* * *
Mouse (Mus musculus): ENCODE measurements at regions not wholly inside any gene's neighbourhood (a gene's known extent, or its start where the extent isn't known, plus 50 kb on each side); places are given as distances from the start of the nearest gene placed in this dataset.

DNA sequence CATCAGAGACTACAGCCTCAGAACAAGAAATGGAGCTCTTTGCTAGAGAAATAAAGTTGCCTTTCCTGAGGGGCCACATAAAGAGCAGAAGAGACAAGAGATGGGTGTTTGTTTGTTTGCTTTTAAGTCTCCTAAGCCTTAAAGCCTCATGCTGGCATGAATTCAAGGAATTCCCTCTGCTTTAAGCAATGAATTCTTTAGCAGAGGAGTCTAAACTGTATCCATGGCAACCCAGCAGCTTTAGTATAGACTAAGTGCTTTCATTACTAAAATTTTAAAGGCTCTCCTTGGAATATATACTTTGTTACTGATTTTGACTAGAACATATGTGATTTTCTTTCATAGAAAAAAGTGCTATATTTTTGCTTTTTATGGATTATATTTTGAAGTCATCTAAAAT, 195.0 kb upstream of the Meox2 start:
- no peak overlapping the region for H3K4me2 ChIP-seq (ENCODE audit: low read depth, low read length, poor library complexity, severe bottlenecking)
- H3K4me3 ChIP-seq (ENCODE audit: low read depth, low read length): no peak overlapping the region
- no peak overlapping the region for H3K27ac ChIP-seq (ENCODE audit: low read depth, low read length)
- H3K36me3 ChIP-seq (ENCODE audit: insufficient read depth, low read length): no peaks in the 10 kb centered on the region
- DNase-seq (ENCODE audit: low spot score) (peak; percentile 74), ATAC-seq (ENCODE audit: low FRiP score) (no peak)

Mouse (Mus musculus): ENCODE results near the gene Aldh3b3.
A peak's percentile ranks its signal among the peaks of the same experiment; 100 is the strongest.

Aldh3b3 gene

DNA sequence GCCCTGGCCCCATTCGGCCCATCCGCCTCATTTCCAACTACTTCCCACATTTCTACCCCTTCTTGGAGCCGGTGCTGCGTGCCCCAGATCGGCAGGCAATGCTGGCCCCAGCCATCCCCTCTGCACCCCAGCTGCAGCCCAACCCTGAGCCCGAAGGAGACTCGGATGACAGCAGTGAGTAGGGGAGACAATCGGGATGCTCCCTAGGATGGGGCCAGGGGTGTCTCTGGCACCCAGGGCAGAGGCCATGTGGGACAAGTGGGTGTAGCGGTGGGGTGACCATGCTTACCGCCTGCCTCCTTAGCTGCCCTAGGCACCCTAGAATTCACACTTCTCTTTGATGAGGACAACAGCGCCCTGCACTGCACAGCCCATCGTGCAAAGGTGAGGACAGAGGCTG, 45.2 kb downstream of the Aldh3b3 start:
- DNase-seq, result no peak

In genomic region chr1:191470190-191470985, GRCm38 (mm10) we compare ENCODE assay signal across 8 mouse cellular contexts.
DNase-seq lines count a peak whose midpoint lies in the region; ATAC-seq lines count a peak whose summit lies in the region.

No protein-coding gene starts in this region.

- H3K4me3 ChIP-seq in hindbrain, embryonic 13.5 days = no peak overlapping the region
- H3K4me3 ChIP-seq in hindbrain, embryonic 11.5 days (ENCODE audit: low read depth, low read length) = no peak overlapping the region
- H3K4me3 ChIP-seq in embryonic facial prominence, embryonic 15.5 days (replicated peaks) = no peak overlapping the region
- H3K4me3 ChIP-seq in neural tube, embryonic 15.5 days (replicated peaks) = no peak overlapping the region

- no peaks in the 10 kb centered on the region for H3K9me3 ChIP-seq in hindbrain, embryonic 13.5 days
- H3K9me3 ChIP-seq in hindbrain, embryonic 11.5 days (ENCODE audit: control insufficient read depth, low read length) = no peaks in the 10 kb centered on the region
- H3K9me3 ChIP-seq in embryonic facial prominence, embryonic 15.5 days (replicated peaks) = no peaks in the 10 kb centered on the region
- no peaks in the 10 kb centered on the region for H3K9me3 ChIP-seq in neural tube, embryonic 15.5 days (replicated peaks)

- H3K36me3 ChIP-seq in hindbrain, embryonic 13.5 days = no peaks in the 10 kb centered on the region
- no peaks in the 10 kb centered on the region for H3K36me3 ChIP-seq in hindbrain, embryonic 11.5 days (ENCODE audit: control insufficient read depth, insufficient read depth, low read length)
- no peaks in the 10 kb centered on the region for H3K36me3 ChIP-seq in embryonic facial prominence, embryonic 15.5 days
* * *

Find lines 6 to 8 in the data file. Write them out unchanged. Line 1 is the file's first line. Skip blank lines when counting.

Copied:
- H3K36me3 ChIP-seq (ENCODE audit: insufficient read depth, low read length): no peaks in the 10 kb centered on the region
- DNase-seq (ENCODE audit: low spot score) (peak; percentile 74), ATAC-seq (ENCODE audit: low FRiP score) (no peak)

Mouse (Mus musculus): ENCODE results near the gene Aldh3b3.